When Blossoms Fall - pages 20 to 31
Summary of pages 20 to 31
These pages present intricate family dynamics, the contrast between cultures, and generational perspectives within a Japanese expatriate family living in Australia:
Michiko’s elegance and sacrifice: Every Christmas, Michiko wears her kimono to the consul general's party. Her husband, Hajime, prefers her in traditional attire. Hajime notices over time that Michiko laughs less around him. There's a sense of emotional distance growing between them. The story highlights Michiko's sacrifices. Her father was killed by an American GI, and she raised her brothers after the war, sacrificing her own education for theirs.
Michiko’s culinary skills and position: Michiko's culinary talent is her way of adapting to the Australian setting. Her meals are frequented by top Japanese businessmen. They appreciate her ingenuity, indicating her pivotal role in hosting and socialising. A significant man who recognises her culinary talents is Yoshida san. This forms a contrast to Hajime, who doesn’t seem to have the same discerning palate.
Yuri's perspective: Yuri feels the tension between her parents, especially regarding their uncertain future in Sydney. She envies her friend Edwina's stable, seemingly ideal family. Yuri reflects on cultural differences between her family and Edwina's, especially in showcasing affection and memories. Edwina’s family openly displays affection, while Yuri’s family maintains a more reserved, traditional stance.
Yuri and Hajime: There is a clash between Yuri, the daughter who has just entered high school, and her father over a simple domestic matter—serving a drink. However, it becomes evident that the disagreement represents deeper issues. Yuri's transition into womanhood is signaled by her first menstruation, an event traditionally celebrated in Japanese culture with red rice. Her resistance to this ritual and her overall defiant demeanor underline the emerging distance between her and her traditional parents. This distance is further emphasised when the setting shifts between Sydney and Yokohama. Yuri's experiences in both places highlight her struggle with identity. In Sydney, she grapples with being the "odd one out," whereas in Yokohama, she feels overwhelmed by conformity. Her school life and daily train commutes further accentuate her sense of displacement.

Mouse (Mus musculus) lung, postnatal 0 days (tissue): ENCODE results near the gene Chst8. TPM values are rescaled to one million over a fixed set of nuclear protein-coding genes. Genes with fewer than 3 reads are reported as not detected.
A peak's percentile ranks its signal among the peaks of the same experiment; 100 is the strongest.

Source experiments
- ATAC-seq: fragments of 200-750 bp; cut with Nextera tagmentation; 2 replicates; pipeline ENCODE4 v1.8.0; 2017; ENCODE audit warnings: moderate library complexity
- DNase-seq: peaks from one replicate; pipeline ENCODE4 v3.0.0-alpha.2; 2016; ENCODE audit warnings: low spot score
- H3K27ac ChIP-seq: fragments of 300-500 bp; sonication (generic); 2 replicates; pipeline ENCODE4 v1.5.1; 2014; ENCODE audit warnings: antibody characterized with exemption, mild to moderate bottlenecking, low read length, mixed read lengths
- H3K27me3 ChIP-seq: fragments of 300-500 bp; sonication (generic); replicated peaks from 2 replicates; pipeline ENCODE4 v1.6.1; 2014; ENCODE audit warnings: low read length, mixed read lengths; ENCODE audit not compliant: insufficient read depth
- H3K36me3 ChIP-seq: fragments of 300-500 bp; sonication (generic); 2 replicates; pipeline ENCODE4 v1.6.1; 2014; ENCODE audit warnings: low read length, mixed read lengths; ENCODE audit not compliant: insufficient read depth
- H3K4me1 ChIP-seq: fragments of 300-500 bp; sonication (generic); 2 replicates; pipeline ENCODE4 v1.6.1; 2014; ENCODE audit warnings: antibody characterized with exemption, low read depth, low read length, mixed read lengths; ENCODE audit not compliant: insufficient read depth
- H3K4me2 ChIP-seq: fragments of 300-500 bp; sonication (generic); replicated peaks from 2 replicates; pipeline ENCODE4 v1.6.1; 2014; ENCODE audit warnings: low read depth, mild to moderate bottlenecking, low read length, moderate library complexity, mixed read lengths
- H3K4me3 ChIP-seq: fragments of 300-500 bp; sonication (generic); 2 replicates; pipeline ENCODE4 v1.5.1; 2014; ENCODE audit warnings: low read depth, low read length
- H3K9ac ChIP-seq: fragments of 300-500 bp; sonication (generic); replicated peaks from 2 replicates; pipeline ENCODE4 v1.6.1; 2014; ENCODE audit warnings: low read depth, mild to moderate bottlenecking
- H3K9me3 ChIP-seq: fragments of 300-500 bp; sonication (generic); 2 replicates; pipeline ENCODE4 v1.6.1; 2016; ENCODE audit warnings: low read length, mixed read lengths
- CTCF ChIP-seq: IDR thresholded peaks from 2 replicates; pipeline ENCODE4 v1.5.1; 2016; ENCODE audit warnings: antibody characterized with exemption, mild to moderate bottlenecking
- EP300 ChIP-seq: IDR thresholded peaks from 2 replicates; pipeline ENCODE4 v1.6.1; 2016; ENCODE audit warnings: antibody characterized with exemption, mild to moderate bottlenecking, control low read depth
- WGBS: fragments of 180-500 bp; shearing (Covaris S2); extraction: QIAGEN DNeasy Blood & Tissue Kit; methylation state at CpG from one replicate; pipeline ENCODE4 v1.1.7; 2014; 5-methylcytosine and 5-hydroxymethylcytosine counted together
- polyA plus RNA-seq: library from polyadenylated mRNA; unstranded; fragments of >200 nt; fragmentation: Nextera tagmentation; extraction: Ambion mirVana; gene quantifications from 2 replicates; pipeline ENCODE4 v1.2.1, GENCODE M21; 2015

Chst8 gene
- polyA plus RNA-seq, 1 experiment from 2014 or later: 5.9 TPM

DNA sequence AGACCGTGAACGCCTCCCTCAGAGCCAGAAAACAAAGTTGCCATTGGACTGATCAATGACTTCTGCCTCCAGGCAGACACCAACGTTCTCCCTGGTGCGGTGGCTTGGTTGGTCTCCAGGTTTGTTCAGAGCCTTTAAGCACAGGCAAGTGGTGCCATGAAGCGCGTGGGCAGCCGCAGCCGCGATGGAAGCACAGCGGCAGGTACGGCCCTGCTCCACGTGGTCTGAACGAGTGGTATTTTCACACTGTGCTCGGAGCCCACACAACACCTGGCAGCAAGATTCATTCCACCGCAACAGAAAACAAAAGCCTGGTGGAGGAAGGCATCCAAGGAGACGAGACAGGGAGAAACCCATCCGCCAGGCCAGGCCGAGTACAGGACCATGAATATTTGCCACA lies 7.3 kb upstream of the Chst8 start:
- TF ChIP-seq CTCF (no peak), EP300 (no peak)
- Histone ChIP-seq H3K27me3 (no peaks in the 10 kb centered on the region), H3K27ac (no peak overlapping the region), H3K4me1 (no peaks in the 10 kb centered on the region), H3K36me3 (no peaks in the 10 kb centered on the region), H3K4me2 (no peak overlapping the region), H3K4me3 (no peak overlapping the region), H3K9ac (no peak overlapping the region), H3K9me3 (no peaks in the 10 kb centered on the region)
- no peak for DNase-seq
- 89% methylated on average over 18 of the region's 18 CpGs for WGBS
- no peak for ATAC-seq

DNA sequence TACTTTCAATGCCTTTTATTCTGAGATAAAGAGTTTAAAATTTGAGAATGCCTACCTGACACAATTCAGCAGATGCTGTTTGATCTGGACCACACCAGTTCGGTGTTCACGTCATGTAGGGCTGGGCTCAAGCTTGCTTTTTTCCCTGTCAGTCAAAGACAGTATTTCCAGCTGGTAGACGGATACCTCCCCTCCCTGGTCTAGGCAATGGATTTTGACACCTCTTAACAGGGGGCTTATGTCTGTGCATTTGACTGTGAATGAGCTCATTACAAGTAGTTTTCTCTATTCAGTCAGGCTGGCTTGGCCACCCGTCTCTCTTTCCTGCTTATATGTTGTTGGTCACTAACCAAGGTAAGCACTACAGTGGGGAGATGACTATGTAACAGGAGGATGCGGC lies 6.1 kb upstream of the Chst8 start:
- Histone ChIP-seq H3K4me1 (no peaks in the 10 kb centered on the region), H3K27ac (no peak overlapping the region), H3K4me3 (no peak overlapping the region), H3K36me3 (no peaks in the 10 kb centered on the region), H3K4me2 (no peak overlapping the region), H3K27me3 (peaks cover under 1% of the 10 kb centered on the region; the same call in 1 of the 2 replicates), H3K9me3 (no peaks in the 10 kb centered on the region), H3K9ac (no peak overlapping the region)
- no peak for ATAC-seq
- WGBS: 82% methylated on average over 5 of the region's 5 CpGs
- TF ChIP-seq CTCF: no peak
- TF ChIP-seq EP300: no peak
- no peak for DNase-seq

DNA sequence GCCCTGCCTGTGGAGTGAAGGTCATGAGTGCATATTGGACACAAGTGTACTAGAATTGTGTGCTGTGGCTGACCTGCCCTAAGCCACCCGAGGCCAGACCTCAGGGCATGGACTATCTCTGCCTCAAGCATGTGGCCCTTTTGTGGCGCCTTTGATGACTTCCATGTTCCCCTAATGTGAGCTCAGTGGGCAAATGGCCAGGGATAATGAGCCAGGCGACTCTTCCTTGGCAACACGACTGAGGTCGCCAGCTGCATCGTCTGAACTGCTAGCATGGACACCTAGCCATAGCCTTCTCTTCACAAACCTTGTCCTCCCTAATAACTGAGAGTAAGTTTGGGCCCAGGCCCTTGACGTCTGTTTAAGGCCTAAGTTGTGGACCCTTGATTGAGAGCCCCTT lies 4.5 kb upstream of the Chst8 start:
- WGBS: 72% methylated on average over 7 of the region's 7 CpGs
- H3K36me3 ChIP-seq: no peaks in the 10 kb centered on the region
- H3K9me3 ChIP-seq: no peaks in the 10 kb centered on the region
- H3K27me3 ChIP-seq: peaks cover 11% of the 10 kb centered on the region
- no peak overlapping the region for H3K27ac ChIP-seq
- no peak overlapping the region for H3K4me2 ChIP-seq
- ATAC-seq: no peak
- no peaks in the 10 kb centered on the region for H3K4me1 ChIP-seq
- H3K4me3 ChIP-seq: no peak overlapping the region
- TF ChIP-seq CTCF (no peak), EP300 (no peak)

Yuri and history: The narrative then shifts to focus on an evening with guests, revealing family dynamics and the influence of Tokugawa. His interactions, particularly with Yuri, carry a sense of underlying tension. Through Tokugawa, the story delves into historical aspects, bringing in the theme of the kamikaze pilots from World War II. The plot suggests Tokugawa's opportunistic tendencies as he leverages historical artifacts and memories for personal gain. The narrative culminates with Tokugawa's plans for a museum, hinting at larger societal issues concerning memory, history, and identity. The story masterfully brings out the theme of war's lasting psychological impact, reflected in the poignant line by Stanley Hauerwas, "We cannot get rid of war because war has captured the habits of our imaginations."